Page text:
Melissa: Keva had a great day. She followed directions and listened well today. Have a great day!
Me: Very good! Thank you for daily reports. : )
Christy: Keva is beginning to use her fork correctly. I think she had a little too much fun stabbing the meat today! : ) Hmmm . . . .
Me: You better be really nice to Keva now. : )
Christy: We are always nice to Keva!
Christy: Still stabbing! Keva had an awesome day!
Me: Keva wants to remind you about SUBS!
Christy: I'm so glad you have a great sense of humor! It makes my job so much better!
Me: And the same to you!
Christy: Keva and I worked on throwing the knobbly wobbly ball back and forth. She is using the cheap tack without banging it. She stayed quiet during the fire drill today. All is well in Keva world today.
Me: Does she have a problem with the shrillness of fire drills? I would imagine that it wouldn't be her favorite thing.
Christy: No. It does not seem to bother her. Of course, she doesn't have a lot of time to let it bother her with us rushing her out of the building. Our light flashes but the siren is disconnected.
Christy: Have a great weekend!
And here's another week . . . Keva's class gets about six weeks of corral where they all get to ride horses! She loves it! They also take trips to various places, like Target . . .
Christy: Today was our last day of Corral. Check out Keva's ribbon!
Me: Kathleen (6th grade), on seeing the ribbon: That is so not fair! We don't get to ride horses!
Christy: Oh well -- sorry. : (
Christy: Keva did a great job today at Target. She was quiet and kept her hands down (most of the time).
Me: Keva and her class have really been getting around! How about that! You guys do a great job!
Christy: Thank you!
Christy: WARNING -- I will not be here on Friday. Keva had a great day. We worked on ordering the planets by size.
Me: That sounds like fun! Since you're not going to be here Friday, I'm going to start building some kind of protective bunker here at home.
Christy: Melissa is requesting prayer for herself tomorrow. Please pray for her. : ) Keva had a great day. We have about 7-8 pull-ups. You don't have to send them in until next week.
Me: Oh, I'm so sorry, Melissa! Hang in there tomorrow! I'll pray for you if you pray for me for when Keva comes home!
Melissa: No Dishman! Despite the fact that our fearless leader was gone, Keva had an okay day. The morning was awesome but she finally realized by afternoon that SOMEONE was missing. Have a great weekend. (Noted later in the day) Keva has FINALLY realized at 3:05 that Dishman really is not here so I thought the bus driver could benefit from the splints today. Have fun this afternoon. I will be praying for you on my way home.
Perhaps this gives you a glimpse into life with Keva. The splints are occasionally used to keep Keva from constantly putting her hands to her mouth. They also help calm her down when she gets to excited.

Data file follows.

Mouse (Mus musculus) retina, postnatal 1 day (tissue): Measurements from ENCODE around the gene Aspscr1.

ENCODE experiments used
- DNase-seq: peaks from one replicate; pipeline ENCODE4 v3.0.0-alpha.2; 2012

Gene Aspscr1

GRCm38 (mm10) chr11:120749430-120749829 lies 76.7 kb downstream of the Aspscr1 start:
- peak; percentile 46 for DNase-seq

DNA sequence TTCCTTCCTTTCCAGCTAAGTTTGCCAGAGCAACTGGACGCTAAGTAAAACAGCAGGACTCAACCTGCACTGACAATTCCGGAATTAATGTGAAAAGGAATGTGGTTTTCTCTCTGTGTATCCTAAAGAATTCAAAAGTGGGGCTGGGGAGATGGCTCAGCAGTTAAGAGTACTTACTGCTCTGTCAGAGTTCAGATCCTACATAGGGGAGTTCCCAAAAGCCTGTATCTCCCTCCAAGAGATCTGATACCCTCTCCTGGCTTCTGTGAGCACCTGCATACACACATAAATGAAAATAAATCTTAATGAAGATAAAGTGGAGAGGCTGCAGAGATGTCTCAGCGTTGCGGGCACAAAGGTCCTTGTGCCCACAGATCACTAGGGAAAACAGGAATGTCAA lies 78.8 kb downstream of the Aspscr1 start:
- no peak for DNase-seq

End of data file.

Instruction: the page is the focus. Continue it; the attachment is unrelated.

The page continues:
The kids are getting ready for bed. We did our evening chores. Kathleen is finishing a bath. Keri Lynn is upstairs in her sanctuary tackling her homework.
The older kids all came home with mid-quarter progress reports today. Keri Lynn has all A's, Kristofer has two A's and two B's, and Kathleen has four A's and two B's. I don't worry at all about their adjustment any more. They're doing fine. Keith says that we're going to really have to put the screws on Keri Lynn -- we want to see her do more!
Kylie reported that one of the neighbor boys has been saying mean things to her on the bus like, "There's Kylie. . . she's part of the Losers Club!" As it turns out, the bus is the negative part of their school experience, especially the younger kids, who get bullied, but also for the older kids who are subjected to the worst kind of profanity. We have no choice at this point but to have them ride the buses. At least they have each other to help should any bad trouble come up. Kristofer has had to step in a few times to talk to some of the younger kids. But on the way home, the elementary kids are on their own.
I did talk to some of the older kids in the neighborhood who were using really foul language on the morning bus, when all of the kids, elementary age to high school are together. I told them to stop it or I'd talk to their mothers. : ) They've stopped!
I guess I'm going to have to talk to that boy's mother that's been bothering Kylie, too. Sigh. At least, since he's in the neighborhood, I know who the mother is. I think the thing I detest the most in group settings is kids being mean to other kids. I can't stand it when my own kids are mean to each other. They know I'll come down on them hard for it. After all, if you can't be nice to your own brother or sister, who can you be nice to???
This morning, after the kids went off to school, I took myself off to Target for my first work day! I went through a manual and self-trained at a register for about two hours, asking questions now and then, and trying to soak it all in. The register work at Ross helped me a lot today when I was assigned my own register to help customers. It also helped that an idiot can operate that register. It's amazing! Technology has come a long way since I last worked a register in high school some 26 years ago! I ended up working nearly seven hours with the majority actually working the real register. And it was a lot of fun. Customers were patient. The Target members were patient and helpful. All went well.